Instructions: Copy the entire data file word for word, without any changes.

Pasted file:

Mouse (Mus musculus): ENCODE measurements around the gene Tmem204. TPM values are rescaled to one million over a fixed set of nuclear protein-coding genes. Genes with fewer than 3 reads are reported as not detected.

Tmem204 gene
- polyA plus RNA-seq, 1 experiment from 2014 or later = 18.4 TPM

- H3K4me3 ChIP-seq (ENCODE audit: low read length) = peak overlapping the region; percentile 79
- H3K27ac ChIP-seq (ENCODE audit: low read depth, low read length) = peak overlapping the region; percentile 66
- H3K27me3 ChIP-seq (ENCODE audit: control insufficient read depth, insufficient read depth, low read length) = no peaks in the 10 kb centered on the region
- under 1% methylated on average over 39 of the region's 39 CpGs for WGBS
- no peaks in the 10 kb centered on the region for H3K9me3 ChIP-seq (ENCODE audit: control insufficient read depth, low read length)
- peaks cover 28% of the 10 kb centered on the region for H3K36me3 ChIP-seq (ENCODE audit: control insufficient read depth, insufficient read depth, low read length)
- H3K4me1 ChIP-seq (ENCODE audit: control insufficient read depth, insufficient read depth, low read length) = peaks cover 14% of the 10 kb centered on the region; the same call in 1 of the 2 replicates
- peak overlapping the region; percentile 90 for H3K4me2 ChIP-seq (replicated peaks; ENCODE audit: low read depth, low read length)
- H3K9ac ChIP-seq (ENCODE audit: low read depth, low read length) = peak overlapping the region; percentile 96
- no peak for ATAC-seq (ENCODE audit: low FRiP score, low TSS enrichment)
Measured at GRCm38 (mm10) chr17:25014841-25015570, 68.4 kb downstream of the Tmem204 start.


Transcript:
Mouse (Mus musculus): ENCODE measurements around the gene Tmem204. TPM values are rescaled to one million over a fixed set of nuclear protein-coding genes. Genes with fewer than 3 reads are reported as not detected.

Tmem204 gene
- polyA plus RNA-seq, 1 experiment from 2014 or later = 18.4 TPM

- H3K4me3 ChIP-seq (ENCODE audit: low read length) = peak overlapping the region; percentile 79
- H3K27ac ChIP-seq (ENCODE audit: low read depth, low read length) = peak overlapping the region; percentile 66
- H3K27me3 ChIP-seq (ENCODE audit: control insufficient read depth, insufficient read depth, low read length) = no peaks in the 10 kb centered on the region
- under 1% methylated on average over 39 of the region's 39 CpGs for WGBS
- no peaks in the 10 kb centered on the region for H3K9me3 ChIP-seq (ENCODE audit: control insufficient read depth, low read length)
- peaks cover 28% of the 10 kb centered on the region for H3K36me3 ChIP-seq (ENCODE audit: control insufficient read depth, insufficient read depth, low read length)
- H3K4me1 ChIP-seq (ENCODE audit: control insufficient read depth, insufficient read depth, low read length) = peaks cover 14% of the 10 kb centered on the region; the same call in 1 of the 2 replicates
- peak overlapping the region; percentile 90 for H3K4me2 ChIP-seq (replicated peaks; ENCODE audit: low read depth, low read length)
- H3K9ac ChIP-seq (ENCODE audit: low read depth, low read length) = peak overlapping the region; percentile 96
- no peak for ATAC-seq (ENCODE audit: low FRiP score, low TSS enrichment)
Measured at GRCm38 (mm10) chr17:25014841-25015570, 68.4 kb downstream of the Tmem204 start.